Editor’s note: Google announced that the Core Web Vitals update will be pushed back to mid-June, with the full rollout expected to be complete in August 2021.
If you haven’t yet prepared your site for Google’s Core Web Vitals update, it’s not too late to avoid a sizable loss in traffic and revenue to your online store.
As part of its ongoing mission to improve search results for consumers, Google will begin using new ranking signals starting in May 2021. But you don’t have to be a web developer or technical SEO expert to understand and implement changes ahead of this deadline. In just a few steps, you can improve your site’s scores and reduce the likelihood of massive traffic disruption to your ecommerce site.
What are Core Web Vitals?
Core Web Vitals are metrics created by Google to evaluate the page experience for a user. Google has long used other metrics to measure page speed and performance, and these are just the newest ranking signals in that campaign.
Core Web Vitals measures three aspects of page performance into “good,” “needs improvement,” and “poor” buckets:
- How fast the page loads (Largest Contentful Paint [LCP])
- How fast the page responds to user interaction, like clicking a link or tapping a button (First Input Delay [FID])
- How many layout shifts the page displays from one frame to the next (Cumulative Layout Shift [CLS])
The faster your page performs and the fewer layout shifts it displays, the better your Core Web Vitals scores will be.
How to Improve Core Web Vitals for Your Online Store
Unfortunately, many online stores are at an automatic disadvantage when it comes to Core Web Vitals scores. Ecommerce sites deploy many interactive elements — chatbots, drop-down banners, pop-ups, videos, etc. — to get a customer’s attention and push them to convert. Those very things that influence conversion, however, will negatively affect your page speed and interactivity.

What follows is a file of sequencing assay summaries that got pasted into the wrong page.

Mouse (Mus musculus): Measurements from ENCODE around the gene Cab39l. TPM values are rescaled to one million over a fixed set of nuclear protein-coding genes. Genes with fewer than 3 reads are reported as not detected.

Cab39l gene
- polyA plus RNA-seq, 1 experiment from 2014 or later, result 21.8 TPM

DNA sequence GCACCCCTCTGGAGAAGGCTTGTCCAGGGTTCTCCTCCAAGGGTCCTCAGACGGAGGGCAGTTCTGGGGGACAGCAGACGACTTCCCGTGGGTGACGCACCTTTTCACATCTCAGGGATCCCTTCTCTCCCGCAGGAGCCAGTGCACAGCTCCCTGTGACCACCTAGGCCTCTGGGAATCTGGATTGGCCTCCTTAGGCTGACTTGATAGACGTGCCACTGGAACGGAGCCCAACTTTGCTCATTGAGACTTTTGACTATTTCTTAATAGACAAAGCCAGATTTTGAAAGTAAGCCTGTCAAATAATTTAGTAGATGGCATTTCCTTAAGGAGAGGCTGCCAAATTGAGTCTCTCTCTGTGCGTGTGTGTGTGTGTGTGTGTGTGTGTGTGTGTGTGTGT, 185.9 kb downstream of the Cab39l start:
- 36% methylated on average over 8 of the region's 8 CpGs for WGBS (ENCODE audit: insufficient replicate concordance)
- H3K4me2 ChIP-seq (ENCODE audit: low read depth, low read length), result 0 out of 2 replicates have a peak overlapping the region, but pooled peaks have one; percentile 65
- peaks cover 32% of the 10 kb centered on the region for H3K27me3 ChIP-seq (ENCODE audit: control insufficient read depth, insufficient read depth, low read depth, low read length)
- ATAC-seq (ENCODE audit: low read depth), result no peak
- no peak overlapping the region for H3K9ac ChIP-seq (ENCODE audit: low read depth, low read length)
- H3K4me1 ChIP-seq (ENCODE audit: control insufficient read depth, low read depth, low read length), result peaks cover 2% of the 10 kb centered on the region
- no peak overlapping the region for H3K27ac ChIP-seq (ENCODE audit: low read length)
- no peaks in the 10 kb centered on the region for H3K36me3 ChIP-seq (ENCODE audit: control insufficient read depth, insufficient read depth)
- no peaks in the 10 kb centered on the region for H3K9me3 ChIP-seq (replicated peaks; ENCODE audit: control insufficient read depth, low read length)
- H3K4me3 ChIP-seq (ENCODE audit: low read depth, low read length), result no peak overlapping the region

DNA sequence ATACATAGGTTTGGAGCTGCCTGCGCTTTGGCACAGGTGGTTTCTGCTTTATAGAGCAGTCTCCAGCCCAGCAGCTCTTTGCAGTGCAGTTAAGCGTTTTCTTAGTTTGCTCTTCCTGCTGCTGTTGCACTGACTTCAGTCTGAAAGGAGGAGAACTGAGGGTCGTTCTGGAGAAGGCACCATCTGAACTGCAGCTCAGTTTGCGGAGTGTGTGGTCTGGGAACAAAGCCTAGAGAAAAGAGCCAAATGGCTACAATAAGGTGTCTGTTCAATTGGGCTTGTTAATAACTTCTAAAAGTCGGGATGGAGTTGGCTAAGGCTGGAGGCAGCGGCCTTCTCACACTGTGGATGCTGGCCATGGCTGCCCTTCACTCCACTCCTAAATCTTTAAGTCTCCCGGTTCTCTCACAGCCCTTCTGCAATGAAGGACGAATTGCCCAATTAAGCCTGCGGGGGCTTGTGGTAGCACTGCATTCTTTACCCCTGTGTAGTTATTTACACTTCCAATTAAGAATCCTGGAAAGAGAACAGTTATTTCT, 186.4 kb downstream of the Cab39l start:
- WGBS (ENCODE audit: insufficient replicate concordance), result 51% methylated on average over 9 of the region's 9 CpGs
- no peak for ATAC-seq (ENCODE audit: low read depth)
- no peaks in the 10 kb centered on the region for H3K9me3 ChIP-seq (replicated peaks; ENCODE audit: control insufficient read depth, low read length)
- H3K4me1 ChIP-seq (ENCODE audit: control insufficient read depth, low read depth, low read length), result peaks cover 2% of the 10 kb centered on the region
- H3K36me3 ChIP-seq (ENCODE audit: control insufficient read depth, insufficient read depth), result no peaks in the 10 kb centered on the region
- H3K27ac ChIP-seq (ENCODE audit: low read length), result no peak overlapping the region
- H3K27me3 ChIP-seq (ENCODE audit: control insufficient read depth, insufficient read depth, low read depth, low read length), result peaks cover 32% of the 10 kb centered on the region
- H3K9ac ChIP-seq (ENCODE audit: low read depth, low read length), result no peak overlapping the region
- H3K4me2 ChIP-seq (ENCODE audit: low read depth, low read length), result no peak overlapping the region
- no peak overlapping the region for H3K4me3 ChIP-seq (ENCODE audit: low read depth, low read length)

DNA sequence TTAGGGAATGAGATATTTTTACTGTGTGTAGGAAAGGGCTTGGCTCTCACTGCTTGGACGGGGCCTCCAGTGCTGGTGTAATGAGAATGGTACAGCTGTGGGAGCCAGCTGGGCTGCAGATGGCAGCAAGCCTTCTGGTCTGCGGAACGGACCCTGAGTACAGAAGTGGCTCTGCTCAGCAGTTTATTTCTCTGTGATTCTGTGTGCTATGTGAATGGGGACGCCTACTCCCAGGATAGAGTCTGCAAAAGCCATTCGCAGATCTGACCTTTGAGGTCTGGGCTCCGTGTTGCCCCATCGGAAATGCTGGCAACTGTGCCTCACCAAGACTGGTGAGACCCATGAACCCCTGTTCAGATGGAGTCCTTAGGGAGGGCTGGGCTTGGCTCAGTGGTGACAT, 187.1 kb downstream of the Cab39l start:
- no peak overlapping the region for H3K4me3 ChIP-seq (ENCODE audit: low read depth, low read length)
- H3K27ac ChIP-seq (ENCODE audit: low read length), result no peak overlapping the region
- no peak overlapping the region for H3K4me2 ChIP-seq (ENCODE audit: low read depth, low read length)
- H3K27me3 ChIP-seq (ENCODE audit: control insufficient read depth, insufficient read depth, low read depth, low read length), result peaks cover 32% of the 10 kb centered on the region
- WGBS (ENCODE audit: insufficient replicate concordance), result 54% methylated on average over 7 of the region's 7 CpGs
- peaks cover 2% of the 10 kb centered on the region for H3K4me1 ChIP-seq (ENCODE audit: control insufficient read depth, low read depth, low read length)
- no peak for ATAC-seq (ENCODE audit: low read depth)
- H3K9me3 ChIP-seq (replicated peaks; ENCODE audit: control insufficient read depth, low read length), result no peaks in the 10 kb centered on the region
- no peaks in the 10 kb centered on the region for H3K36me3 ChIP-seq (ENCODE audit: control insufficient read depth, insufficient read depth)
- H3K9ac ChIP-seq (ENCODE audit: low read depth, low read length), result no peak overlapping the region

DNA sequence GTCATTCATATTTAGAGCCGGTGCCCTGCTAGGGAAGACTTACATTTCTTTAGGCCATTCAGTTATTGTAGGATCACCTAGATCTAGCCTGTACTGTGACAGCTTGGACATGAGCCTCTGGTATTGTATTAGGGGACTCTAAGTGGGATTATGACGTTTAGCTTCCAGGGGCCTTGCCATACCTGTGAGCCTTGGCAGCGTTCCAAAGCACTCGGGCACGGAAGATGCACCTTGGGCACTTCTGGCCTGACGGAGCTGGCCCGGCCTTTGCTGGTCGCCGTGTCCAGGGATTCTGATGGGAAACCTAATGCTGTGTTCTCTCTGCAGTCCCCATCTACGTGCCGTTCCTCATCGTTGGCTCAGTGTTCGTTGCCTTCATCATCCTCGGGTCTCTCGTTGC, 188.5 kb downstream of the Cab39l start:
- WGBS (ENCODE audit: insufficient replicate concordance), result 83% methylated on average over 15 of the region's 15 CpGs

On the bright side, there are a few simple steps you can take to improve your site’s performance and your Core Web Vitals score, even with just a few weeks to go. Our agency has developed this list of five recommendations based on what we’ve seen across our clients’ sites in the last few months.
1. Understand how to measure Core Web Vitals — and evaluate your score frequently.
The first step to improving your Core Web Vitals scores is to run a report in PageSpeed Insights. This tool tells you how an individual page meets (or doesn’t meet) page performance standards. It also provides suggestions for improving those pages to lift your overall Core Web Vitals score.
Implement a few of these suggested changes across your product and category pages, and then evaluate your site performance with the Core Web Vitals report in Google Search Console. This is the cumulative version of PageSpeed Insights and shows URL performance grouped by status, metric type and URL group. It will give you a better picture of how your site is performing overall by tracking performance over time.
(If you’re confused about your reports, bring in a technical SEO expert or a website developer for more guidance.)
2. Improve your site loading speed.
Site speed is perhaps the most important factor in these new ranking signals. Google (and your customers) want sites to load as fast as possible, but the aforementioned characteristics of online stores can make this hard to achieve. It’s no wonder research indicates retail websites stand to gain the least from the Core Web Vitals update.
You can speed up your site in a few ways:
- Use a content delivery network (CDN), which allows your users to access local servers and load content to a webpage faster.